Library - In Memoriam

Remembering oral history interviewees who have passed away.

Victor Tibaldeo Sr. loved to talk about the accordion boom of the 1950s, an element that helped establish his music store. The Miami-based store also was one of the country’s most successful organ retailers when that instrument hit its boom in the 1970s.

John McCrea was born and raised in Billings, Montana, where he first discovered his passion for music. He played the clarinet and was inspired by his band director to teach music in public schools, which John did for 35 years.

Pauline Oliveros pioneered composing music using electronic instruments.

Earl Dummer played his flattop Martin guitar during the folk music boom of the 1960s as part of the Shenandoah Trio. The group toured with Jimmy Rodgers among others and recorded for Billy Vaughan at DOT Records.

Milt Okun was the founder of Cherry Lane Music Publishing. His career in music, outside of his own playing, began as a record producer. He had success during the folk movement of the 1950s and 60s with performers such as Peter, Paul and Mary.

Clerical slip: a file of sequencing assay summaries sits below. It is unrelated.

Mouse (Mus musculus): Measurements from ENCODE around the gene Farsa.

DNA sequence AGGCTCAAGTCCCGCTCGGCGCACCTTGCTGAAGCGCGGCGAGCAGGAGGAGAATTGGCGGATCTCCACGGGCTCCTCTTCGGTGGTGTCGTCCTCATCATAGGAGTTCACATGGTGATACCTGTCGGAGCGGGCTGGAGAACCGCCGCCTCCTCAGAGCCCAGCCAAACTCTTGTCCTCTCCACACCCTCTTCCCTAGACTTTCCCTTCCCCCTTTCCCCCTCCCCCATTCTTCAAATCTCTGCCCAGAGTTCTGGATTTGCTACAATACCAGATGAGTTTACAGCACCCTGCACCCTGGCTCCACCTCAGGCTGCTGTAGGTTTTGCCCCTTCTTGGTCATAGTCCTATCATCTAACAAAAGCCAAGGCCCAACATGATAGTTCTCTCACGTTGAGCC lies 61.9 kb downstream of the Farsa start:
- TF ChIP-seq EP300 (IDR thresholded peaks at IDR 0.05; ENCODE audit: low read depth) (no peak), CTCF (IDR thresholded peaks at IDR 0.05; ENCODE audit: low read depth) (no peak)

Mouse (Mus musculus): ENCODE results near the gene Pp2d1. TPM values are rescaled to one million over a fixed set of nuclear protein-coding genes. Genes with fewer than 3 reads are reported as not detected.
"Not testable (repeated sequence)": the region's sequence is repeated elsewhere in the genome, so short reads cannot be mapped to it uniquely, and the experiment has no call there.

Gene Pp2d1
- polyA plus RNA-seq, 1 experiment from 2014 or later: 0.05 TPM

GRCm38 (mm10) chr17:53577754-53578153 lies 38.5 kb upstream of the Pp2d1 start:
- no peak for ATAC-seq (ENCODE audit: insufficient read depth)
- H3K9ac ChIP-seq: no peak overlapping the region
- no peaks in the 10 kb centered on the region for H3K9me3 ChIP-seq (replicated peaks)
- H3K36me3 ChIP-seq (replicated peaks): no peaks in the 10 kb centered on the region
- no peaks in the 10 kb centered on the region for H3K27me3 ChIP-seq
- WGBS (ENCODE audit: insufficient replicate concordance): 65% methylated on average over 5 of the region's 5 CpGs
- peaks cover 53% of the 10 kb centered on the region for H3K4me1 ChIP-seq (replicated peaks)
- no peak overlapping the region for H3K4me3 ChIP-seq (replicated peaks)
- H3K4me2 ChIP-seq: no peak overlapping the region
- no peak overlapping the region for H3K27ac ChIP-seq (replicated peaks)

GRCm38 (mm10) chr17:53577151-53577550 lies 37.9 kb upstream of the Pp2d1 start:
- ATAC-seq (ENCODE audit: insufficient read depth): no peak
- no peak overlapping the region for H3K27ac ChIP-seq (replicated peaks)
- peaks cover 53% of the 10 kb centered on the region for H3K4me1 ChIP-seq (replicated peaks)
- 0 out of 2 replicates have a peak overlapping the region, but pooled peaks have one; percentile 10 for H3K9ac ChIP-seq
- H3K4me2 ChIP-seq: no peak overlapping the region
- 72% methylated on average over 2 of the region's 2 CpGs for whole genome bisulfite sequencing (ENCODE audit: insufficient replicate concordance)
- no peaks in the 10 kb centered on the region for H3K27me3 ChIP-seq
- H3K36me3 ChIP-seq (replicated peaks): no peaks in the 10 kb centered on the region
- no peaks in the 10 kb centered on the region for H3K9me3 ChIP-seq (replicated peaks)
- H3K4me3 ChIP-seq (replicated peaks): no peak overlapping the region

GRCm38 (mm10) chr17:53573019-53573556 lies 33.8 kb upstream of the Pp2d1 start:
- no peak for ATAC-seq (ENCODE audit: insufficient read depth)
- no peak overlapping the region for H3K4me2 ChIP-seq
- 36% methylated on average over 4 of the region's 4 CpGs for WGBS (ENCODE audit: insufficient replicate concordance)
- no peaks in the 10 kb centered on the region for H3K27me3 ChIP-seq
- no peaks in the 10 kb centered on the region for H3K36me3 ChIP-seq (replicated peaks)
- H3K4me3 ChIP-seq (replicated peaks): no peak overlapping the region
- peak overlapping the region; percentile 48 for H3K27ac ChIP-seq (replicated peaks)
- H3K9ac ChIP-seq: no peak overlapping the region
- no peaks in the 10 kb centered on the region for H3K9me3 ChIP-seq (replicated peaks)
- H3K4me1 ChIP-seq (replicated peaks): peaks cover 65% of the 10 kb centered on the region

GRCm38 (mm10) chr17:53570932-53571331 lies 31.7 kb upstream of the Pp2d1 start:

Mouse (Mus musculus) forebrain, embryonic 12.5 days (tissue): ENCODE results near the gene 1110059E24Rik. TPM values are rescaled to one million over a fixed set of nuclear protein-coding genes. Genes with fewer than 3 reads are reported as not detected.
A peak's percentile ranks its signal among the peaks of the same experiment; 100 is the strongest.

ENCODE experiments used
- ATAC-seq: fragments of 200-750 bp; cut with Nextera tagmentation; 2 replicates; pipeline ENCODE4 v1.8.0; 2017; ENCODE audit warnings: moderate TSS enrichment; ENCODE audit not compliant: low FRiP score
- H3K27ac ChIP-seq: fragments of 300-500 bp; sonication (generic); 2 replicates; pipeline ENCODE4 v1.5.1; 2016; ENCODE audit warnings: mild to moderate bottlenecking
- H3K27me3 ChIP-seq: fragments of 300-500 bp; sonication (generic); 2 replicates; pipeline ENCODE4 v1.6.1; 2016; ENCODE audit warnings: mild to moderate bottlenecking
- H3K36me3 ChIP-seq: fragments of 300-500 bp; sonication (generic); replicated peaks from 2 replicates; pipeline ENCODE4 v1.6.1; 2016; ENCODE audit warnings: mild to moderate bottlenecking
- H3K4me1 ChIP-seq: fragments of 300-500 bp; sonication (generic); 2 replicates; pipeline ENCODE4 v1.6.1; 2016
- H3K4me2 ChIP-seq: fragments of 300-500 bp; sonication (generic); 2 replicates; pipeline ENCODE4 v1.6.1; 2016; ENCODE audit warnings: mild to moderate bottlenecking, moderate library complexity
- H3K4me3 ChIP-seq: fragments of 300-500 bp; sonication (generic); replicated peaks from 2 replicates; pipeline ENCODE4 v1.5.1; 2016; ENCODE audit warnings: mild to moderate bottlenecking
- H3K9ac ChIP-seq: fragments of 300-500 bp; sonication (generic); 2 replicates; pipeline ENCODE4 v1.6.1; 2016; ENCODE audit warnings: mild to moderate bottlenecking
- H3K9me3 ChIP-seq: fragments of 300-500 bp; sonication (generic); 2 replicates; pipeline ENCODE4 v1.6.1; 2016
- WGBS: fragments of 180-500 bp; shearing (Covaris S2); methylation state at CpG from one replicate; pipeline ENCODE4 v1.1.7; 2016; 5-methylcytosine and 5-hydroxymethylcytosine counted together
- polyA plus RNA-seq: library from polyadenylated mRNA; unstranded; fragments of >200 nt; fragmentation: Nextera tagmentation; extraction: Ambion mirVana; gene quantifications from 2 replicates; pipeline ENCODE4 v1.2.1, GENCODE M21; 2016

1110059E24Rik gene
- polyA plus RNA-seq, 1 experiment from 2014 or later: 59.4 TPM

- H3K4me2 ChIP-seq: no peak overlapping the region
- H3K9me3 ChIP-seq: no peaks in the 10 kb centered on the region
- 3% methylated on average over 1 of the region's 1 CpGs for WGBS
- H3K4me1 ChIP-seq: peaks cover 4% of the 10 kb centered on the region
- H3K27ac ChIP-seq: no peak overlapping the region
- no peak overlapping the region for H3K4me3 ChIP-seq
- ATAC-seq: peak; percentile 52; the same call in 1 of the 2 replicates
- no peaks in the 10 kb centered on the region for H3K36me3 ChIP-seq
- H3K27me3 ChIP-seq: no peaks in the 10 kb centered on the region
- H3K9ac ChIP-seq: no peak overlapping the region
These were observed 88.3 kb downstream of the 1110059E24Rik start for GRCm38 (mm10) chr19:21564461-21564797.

Leon Russell was the noted musician and songwriter who contributed greatly to popular and rock music during his long career.  As a studio musician, Leon was active in the development of the Linn Drum Machine having provided Roger Linn with several ideas to create new sounds, such

Charles Traeger had an impressive reputation in the world of bass making and bass restoration.  His long career began when he was a musician in the big band era looking for someone who could help with his own instrument.  He learned all he could and noticed there was a real need

Richard Bridgeman was the Director of Product Management of Hammond beginning in the mid 1960s. Dick came to the company as the original B-3 organ production was coming to an end. He oversaw the introduction of the new semi-conductor organs.

James Glanville was part of the team that relocated the Conn instrument manufacturing operations from Elkhart, IN to Nogales, Mexico, back in 1972. The result was a heavy blow to Elkhart, which had once been the Band Instrument Capital of the World.

Ziggy Kanstul knew more about brass instruments than most people. As an important part of the manufacturing end of the FE Olds Company, Ziggy became an expert on model designs, the specifications for each and every product, and the measurements of the horns made by their competitors.